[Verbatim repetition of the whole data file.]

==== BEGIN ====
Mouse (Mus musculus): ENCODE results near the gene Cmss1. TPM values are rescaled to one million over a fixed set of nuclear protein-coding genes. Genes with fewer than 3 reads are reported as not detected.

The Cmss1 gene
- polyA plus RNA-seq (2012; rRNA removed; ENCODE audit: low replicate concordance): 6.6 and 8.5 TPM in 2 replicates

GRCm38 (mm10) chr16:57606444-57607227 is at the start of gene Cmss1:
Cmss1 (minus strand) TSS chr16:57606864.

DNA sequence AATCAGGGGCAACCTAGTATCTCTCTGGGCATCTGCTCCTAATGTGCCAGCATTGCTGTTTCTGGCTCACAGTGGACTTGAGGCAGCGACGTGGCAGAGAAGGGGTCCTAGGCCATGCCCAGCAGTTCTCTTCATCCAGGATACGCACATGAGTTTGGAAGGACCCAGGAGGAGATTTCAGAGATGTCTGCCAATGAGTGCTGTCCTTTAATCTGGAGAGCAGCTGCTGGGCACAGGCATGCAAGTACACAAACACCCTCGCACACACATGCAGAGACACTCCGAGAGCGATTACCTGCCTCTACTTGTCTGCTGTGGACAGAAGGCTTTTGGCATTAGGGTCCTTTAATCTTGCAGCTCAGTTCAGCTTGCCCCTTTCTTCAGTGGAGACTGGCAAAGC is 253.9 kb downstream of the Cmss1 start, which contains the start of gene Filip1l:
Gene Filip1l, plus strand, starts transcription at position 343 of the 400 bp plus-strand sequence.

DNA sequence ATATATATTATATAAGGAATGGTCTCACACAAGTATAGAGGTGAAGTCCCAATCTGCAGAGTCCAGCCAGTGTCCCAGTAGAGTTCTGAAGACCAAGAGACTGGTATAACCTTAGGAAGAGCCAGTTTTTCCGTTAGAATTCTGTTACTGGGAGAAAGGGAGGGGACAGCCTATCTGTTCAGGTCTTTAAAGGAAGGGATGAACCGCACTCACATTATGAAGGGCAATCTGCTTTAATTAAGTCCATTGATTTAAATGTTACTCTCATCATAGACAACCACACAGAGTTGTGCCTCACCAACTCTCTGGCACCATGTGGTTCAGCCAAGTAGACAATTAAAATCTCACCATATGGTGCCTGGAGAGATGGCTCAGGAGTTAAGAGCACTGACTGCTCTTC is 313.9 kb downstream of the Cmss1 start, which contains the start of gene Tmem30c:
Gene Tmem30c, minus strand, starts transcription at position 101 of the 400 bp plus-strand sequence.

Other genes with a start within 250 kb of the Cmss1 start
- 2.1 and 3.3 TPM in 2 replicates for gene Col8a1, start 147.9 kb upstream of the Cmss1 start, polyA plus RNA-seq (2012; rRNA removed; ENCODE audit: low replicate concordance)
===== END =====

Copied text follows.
Mouse (Mus musculus): ENCODE results near the gene Cmss1. TPM values are rescaled to one million over a fixed set of nuclear protein-coding genes. Genes with fewer than 3 reads are reported as not detected.

The Cmss1 gene
- polyA plus RNA-seq (2012; rRNA removed; ENCODE audit: low replicate concordance): 6.6 and 8.5 TPM in 2 replicates

GRCm38 (mm10) chr16:57606444-57607227 is at the start of gene Cmss1:
Cmss1 (minus strand) TSS chr16:57606864.

DNA sequence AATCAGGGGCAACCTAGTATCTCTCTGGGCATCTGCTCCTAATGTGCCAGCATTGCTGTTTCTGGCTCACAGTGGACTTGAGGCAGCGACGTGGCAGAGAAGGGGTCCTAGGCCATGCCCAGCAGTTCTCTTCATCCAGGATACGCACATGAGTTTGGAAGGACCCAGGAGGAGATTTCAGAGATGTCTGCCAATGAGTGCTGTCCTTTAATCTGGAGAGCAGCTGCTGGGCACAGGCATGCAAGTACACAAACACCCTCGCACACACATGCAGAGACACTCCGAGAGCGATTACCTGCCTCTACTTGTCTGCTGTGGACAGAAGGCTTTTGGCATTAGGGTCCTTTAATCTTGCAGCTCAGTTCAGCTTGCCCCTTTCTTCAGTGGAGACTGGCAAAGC is 253.9 kb downstream of the Cmss1 start, which contains the start of gene Filip1l:
Gene Filip1l, plus strand, starts transcription at position 343 of the 400 bp plus-strand sequence.

DNA sequence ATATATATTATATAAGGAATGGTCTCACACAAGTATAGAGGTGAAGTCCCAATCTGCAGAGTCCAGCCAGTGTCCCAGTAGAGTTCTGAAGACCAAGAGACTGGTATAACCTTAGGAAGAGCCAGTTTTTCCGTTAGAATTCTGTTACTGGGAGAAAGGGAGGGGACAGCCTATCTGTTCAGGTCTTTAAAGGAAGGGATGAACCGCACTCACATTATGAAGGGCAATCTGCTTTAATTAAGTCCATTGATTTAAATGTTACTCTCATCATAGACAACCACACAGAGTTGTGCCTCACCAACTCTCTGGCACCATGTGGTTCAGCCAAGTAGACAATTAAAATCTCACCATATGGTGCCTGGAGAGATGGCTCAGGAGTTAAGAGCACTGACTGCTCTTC is 313.9 kb downstream of the Cmss1 start, which contains the start of gene Tmem30c:
Gene Tmem30c, minus strand, starts transcription at position 101 of the 400 bp plus-strand sequence.

Other genes with a start within 250 kb of the Cmss1 start
- 2.1 and 3.3 TPM in 2 replicates for gene Col8a1, start 147.9 kb upstream of the Cmss1 start, polyA plus RNA-seq (2012; rRNA removed; ENCODE audit: low replicate concordance)